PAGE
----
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Detecting Evolutionary Inter-Gene Heterogeneity in Borrelia burgdorferi

Detecting Evolutionary Inter-Gene Heterogeneity in Borrelia burgdorferi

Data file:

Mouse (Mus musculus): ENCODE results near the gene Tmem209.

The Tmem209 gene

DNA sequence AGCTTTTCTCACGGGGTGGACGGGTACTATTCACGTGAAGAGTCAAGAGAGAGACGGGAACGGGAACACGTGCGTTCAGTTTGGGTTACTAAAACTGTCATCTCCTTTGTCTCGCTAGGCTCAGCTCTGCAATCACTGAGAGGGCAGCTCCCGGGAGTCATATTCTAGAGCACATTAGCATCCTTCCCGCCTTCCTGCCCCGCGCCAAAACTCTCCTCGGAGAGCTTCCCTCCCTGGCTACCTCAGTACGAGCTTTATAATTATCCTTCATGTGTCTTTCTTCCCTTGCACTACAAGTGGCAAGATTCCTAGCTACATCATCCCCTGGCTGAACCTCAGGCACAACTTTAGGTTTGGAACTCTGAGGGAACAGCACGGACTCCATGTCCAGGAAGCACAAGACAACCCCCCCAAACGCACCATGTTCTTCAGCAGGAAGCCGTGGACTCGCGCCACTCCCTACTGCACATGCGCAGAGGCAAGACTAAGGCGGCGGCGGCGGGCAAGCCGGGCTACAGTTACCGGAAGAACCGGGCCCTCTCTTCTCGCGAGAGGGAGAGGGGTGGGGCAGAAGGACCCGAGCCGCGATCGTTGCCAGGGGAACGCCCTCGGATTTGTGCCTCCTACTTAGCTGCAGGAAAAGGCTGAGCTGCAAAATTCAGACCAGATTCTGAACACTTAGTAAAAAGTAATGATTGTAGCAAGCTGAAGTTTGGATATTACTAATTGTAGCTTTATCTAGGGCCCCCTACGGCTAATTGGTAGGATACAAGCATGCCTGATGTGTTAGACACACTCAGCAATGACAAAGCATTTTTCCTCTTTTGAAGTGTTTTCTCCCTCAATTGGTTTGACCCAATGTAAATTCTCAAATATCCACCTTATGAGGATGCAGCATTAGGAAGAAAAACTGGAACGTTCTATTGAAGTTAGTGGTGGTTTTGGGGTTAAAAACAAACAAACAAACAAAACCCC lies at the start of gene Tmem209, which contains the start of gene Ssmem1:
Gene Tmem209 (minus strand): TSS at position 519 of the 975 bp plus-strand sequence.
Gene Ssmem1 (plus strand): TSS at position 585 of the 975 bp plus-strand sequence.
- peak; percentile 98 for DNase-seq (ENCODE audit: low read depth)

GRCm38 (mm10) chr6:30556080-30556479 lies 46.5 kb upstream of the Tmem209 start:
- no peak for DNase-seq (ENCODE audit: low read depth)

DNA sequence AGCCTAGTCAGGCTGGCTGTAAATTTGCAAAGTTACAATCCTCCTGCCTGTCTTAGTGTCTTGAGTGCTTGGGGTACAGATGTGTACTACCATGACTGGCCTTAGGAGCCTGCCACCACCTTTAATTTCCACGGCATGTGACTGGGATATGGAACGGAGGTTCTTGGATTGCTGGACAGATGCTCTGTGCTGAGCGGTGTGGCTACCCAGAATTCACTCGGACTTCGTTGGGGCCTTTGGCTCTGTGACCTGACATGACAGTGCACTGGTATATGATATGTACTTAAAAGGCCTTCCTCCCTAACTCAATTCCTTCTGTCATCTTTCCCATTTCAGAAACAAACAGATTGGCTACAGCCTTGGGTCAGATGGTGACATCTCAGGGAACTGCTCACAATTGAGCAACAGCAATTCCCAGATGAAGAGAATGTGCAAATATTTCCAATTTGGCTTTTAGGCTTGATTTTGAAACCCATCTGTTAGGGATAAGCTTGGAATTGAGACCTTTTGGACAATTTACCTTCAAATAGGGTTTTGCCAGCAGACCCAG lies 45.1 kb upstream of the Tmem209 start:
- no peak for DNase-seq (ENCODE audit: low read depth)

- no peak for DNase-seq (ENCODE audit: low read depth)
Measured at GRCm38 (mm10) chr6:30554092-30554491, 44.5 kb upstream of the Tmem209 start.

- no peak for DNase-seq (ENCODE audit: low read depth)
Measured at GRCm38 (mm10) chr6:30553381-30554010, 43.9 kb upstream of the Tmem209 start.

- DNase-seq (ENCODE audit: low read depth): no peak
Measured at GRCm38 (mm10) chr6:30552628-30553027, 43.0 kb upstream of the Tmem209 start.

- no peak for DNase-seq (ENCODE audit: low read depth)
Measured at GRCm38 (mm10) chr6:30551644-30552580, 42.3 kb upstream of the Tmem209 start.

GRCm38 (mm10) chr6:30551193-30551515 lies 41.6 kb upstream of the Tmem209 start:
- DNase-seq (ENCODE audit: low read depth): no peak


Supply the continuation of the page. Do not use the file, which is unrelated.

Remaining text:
This video was recorded at Workshop on Learning and Inference in Computational and Systems Biology (LICSB), London 2009. Borrelia burgdorferi is one of the bacterial species responsible for the most prevalent vector-borne disease in the temperate zone of the northern hemisphere, Lyme borreliosis [1]. Phylogenetic analyses of B. burgdorferi are now based on a concatenation of several housekeeping genes that are assumed to evolve according to one evolutionary pattern. This is a strong assumption and, when untrue, inferences are a compromise between different phylogenetic signals., We have designed a Bayesian mixture model under a missing data formulation to automatically recover the evolutionary pattern of each site in a DNA alignment. Evolutionary consistency among a set of genes can be argued whenever most of the sites are allocated to the same evolutionary class. Only in this case will a concatenation of genes produce valid inferences., In this study we demonstrate consistency in the evolution of eight housekeeping genes and evolutionary inconsistency between these housekeeping genes and the gene encoding the immunodominant outer surface protein C. Our method is a suitable indicator of evolutionary agreement or disagreement when employing large-scale gene concatenations, not only in B. burgdorferi, but for any phylogenetic analysis., [1] Margos, G. et al., 2008. Proceedings of the National Academy of Sciences of the USA, 105(25): 8730 - 8735.

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